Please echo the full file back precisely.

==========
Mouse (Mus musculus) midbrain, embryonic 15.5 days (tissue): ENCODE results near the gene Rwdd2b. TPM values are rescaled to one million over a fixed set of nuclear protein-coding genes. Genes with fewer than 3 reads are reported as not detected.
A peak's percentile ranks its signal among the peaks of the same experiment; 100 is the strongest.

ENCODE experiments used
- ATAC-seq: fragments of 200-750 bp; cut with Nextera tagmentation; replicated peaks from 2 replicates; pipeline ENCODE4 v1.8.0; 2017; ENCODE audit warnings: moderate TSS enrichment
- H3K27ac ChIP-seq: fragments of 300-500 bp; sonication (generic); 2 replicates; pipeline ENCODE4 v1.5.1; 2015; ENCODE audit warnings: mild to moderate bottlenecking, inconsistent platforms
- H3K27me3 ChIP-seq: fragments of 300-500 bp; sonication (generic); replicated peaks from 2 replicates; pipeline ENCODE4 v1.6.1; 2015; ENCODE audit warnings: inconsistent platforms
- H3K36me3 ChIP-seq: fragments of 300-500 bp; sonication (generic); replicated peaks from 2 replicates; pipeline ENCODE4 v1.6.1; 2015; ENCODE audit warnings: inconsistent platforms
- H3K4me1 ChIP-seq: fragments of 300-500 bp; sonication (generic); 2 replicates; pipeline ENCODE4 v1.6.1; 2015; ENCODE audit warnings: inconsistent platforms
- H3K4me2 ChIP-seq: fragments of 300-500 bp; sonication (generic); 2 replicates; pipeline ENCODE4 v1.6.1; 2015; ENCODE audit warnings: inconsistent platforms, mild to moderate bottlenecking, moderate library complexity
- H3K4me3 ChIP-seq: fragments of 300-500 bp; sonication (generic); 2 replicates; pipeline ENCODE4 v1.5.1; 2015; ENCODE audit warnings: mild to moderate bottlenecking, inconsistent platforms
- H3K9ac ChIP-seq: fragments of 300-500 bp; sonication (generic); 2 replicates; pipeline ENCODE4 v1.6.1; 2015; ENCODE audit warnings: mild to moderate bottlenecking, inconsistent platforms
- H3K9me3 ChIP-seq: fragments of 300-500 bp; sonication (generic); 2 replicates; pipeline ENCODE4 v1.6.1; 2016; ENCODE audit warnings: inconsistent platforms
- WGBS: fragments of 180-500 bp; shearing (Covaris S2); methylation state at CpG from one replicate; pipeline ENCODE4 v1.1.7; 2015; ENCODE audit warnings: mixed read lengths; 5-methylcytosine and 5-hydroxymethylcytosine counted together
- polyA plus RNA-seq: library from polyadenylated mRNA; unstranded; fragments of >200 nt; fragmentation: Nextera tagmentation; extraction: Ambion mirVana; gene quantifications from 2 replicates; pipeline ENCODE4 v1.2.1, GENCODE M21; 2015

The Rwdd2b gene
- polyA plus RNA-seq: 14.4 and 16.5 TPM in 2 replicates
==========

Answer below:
Mouse (Mus musculus) midbrain, embryonic 15.5 days (tissue): ENCODE results near the gene Rwdd2b. TPM values are rescaled to one million over a fixed set of nuclear protein-coding genes. Genes with fewer than 3 reads are reported as not detected.
A peak's percentile ranks its signal among the peaks of the same experiment; 100 is the strongest.

ENCODE experiments used
- ATAC-seq: fragments of 200-750 bp; cut with Nextera tagmentation; replicated peaks from 2 replicates; pipeline ENCODE4 v1.8.0; 2017; ENCODE audit warnings: moderate TSS enrichment
- H3K27ac ChIP-seq: fragments of 300-500 bp; sonication (generic); 2 replicates; pipeline ENCODE4 v1.5.1; 2015; ENCODE audit warnings: mild to moderate bottlenecking, inconsistent platforms
- H3K27me3 ChIP-seq: fragments of 300-500 bp; sonication (generic); replicated peaks from 2 replicates; pipeline ENCODE4 v1.6.1; 2015; ENCODE audit warnings: inconsistent platforms
- H3K36me3 ChIP-seq: fragments of 300-500 bp; sonication (generic); replicated peaks from 2 replicates; pipeline ENCODE4 v1.6.1; 2015; ENCODE audit warnings: inconsistent platforms
- H3K4me1 ChIP-seq: fragments of 300-500 bp; sonication (generic); 2 replicates; pipeline ENCODE4 v1.6.1; 2015; ENCODE audit warnings: inconsistent platforms
- H3K4me2 ChIP-seq: fragments of 300-500 bp; sonication (generic); 2 replicates; pipeline ENCODE4 v1.6.1; 2015; ENCODE audit warnings: inconsistent platforms, mild to moderate bottlenecking, moderate library complexity
- H3K4me3 ChIP-seq: fragments of 300-500 bp; sonication (generic); 2 replicates; pipeline ENCODE4 v1.5.1; 2015; ENCODE audit warnings: mild to moderate bottlenecking, inconsistent platforms
- H3K9ac ChIP-seq: fragments of 300-500 bp; sonication (generic); 2 replicates; pipeline ENCODE4 v1.6.1; 2015; ENCODE audit warnings: mild to moderate bottlenecking, inconsistent platforms
- H3K9me3 ChIP-seq: fragments of 300-500 bp; sonication (generic); 2 replicates; pipeline ENCODE4 v1.6.1; 2016; ENCODE audit warnings: inconsistent platforms
- WGBS: fragments of 180-500 bp; shearing (Covaris S2); methylation state at CpG from one replicate; pipeline ENCODE4 v1.1.7; 2015; ENCODE audit warnings: mixed read lengths; 5-methylcytosine and 5-hydroxymethylcytosine counted together
- polyA plus RNA-seq: library from polyadenylated mRNA; unstranded; fragments of >200 nt; fragmentation: Nextera tagmentation; extraction: Ambion mirVana; gene quantifications from 2 replicates; pipeline ENCODE4 v1.2.1, GENCODE M21; 2015

The Rwdd2b gene
- polyA plus RNA-seq: 14.4 and 16.5 TPM in 2 replicates